"Safe at Conventions? The Mysterious Case of My Vanishing Purse"
Back in February, I came to the Colorado Gold Rush to rehearse the keynote speech I’d be giving at California Dreamin’ and to sign and sell copies of Alice in Genderland in the vendor area. It was a delightful, friendly convention, and I could not have been more pleased that I had come until the last day, as I packed up my vending station and went to sell my leftover books to the IFGE Bookstore. There I transferred the books to Denise and tried to give someone who said I’d inspired her to take her first step out the door the attention she deserved, before grabbing the roll-a-board suitcase that contained all my other materials. Five minutes later, on reaching my second-floor hotel-room door, I realized that it didn’t contain my keycard and purse. So I headed immediately back down to the vendor area. There people were packing up, and Denise said, "Was that your Coach bag we saw? We were wondering who was carrying such a nice bag."
"Don’t worry," said a kind lady from the Transformation Boutique, "I just saw Johnny from the GLBT Center alone with it a moment ago. He must have taken it up to the front desk." Okay, no cause for alarm here, I thought as I proceeded to the front desk but . . . no purse. Still no reason to panic, I thought as I ambled my way to the Gold Rush registration desk, but they too didn’t know what I was talking about but suggested I speak to the event coordinator.
Remaining optimistic, I dressed for the final banquet and party afterward and sought the woman out as soon as I got there. She was helpful and agreed to ask everyone if they had seen my purse before introducing that night’s keynote speaker, which she graciously did and without mentioning that I was the goofy one who’d lost her handbag. When no one turned up with it by the end of dinner, I asked her, "Who exactly is this Johnny guy who seems to have my purse?" She explained that he was a cute, young volunteer from the GLBT Center of Colorado manning their table at the convention. "I think he left, but he should be back to join us all at the bar later on just like last night. I just left a message for him too."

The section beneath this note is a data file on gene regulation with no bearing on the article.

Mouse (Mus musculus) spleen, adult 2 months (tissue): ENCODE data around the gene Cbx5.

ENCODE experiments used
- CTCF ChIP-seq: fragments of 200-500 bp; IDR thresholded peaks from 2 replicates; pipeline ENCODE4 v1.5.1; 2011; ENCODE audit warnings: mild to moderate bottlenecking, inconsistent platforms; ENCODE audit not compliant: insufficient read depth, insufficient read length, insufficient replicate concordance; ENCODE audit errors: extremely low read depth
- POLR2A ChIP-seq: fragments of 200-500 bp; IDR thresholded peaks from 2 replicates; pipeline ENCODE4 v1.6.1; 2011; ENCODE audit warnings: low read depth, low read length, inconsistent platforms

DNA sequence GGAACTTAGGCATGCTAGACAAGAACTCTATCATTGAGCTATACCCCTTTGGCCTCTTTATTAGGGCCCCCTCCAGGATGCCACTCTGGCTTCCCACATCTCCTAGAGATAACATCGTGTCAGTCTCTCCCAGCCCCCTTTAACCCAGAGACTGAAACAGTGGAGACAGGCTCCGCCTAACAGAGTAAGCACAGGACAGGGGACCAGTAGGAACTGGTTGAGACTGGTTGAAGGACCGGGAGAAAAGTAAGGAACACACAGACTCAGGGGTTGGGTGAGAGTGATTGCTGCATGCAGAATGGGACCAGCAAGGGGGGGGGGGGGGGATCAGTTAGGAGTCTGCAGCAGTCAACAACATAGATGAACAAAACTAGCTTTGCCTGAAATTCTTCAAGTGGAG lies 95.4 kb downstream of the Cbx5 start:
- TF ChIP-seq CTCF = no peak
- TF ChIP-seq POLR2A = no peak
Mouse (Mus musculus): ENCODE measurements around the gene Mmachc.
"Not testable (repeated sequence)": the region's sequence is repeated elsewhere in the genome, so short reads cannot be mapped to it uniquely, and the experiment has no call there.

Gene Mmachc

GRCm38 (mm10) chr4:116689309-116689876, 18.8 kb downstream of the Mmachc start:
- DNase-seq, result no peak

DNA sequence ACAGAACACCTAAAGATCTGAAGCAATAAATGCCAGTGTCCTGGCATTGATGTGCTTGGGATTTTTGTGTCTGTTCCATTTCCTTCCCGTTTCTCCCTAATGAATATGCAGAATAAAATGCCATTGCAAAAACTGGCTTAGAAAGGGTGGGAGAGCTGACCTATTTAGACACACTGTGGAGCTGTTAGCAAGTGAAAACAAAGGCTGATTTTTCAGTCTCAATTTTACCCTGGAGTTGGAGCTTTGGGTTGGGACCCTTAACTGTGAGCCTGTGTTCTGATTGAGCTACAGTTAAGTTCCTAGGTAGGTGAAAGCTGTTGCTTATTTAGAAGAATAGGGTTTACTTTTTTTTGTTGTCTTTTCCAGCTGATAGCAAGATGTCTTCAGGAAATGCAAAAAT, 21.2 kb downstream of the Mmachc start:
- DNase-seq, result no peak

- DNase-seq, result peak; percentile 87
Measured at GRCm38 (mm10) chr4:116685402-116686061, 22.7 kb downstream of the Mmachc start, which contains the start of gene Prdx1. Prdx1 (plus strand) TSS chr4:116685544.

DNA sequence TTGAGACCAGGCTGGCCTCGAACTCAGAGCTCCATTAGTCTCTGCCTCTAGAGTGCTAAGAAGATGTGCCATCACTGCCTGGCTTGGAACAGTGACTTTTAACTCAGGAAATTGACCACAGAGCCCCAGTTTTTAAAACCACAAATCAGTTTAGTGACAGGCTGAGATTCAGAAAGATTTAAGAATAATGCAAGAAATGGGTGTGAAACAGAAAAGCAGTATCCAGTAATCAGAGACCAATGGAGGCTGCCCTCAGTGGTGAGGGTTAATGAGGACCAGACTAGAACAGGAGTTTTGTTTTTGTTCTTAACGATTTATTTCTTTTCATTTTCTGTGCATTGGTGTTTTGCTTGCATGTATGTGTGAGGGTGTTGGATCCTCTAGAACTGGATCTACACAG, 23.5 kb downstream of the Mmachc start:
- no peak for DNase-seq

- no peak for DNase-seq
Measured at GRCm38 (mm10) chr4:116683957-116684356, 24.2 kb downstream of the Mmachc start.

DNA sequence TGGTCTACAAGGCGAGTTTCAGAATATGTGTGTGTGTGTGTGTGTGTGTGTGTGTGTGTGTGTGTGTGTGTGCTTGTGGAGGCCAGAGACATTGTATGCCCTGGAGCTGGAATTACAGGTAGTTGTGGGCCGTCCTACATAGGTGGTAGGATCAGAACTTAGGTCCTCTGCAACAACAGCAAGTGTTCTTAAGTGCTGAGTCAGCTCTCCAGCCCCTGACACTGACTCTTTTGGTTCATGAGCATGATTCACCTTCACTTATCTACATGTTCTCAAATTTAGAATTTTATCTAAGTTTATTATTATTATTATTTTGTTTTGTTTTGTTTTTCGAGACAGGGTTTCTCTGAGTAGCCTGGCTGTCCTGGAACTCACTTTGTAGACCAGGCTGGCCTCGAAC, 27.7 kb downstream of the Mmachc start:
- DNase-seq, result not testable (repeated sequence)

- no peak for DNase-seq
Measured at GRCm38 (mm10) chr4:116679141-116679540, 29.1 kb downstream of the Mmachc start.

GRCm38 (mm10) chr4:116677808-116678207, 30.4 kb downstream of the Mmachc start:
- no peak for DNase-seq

Okay, I thought and did my best to get around to business as usual, trying to meet as many of my CD sisters as possible to share my message of hope, pride, and adventure. I did my best to lose myself in that process, and before I knew it, it was eleven o’clock. I sought out the event coordinator to see if Johnny had returned. He hadn’t. "What exactly did you mean when you said he was a volunteer for the GLBT Center?" I asked.
"He was doing community service," she replied.
"What does that mean?"
"He may have been serving time for some minor offense."
"Oh my god, this guy is some kind of alcoholic or drug addict that none of us really know. What the hell! This convention’s over for me right now, and I better just get upstairs to my room and start canceling credit cards."
I threw off my wig and make-up and started to assess the damage. There’d been $500 in my purse as well as two master cards, cash card, driver’s license with my real male name and address, and house keys. Not only that but pictures of my wife and kids and my ex-boyfriend (call me sentimental). Fortunately both Melissa and Frank were always well-aware of each other, but still. And, lest I forget, a pricey Palm Treo cellphone with a full address book in it with more personal and some financial information. I spent the rest of the night freezing bank accounts, canceling credit cards, and figuring out how I might be able to get out to the airport and onto my plane home without ID.
Once home, fortunately, and after a night’s rest, I started to follow up on things with the Denver Police Dept. and the Gold Rush coordinator. When I didn’t hear back from her, I went ahead and phoned up the director of the GLBT Center. She was interested in what I had to say but replied that she would begin some sort of slow, careful (hard-to-follow-through-on) fact- finding process that would likely lead to something far short of proof beyond a reasonable doubt. I replied that we both knew what had probably happened and that I didn’t appreciate her placing a petty criminal in the midst of our transgender convention—and without anyone to watch over him. I explained to her that many of us TGs have secrets and so much to lose and that I was looking for her to apologize and pledge to learn something from this incident. She said that she just didn’t see it that way and gave me the sense that she could try to rehabilitate her "volunteers" anyway she saw fit and that I was just a pampered professional crying NIMBY (Not in my backyard).
Though she never admitted it, I learned two weeks later, after hours on the phone and changing all 16 locks on our kooky California home, that Johnny had been dismissed as a "community service volunteer" at the GLBT Center. And I must admit to you folks that Johnny isn’t his real name. Because I can’t be 100% percent sure of what happened to my purse, I’ve given my probable perpetrator a pen name to protect him in the unlikely event that he might be innocent. Maybe I deserved all that pain and suffering for having a Coach bag and leaving it unattended for ten minutes? But still, how would you feel? Best keep my experience in the back of your mind, as you relax and have fun at your next transgender convention.
Alice Novic, M.D.
To learn more about me than you’d ever dare ask, please see my smart, sexy memoir, Alice in Genderland: A Crossdresser Comes of Age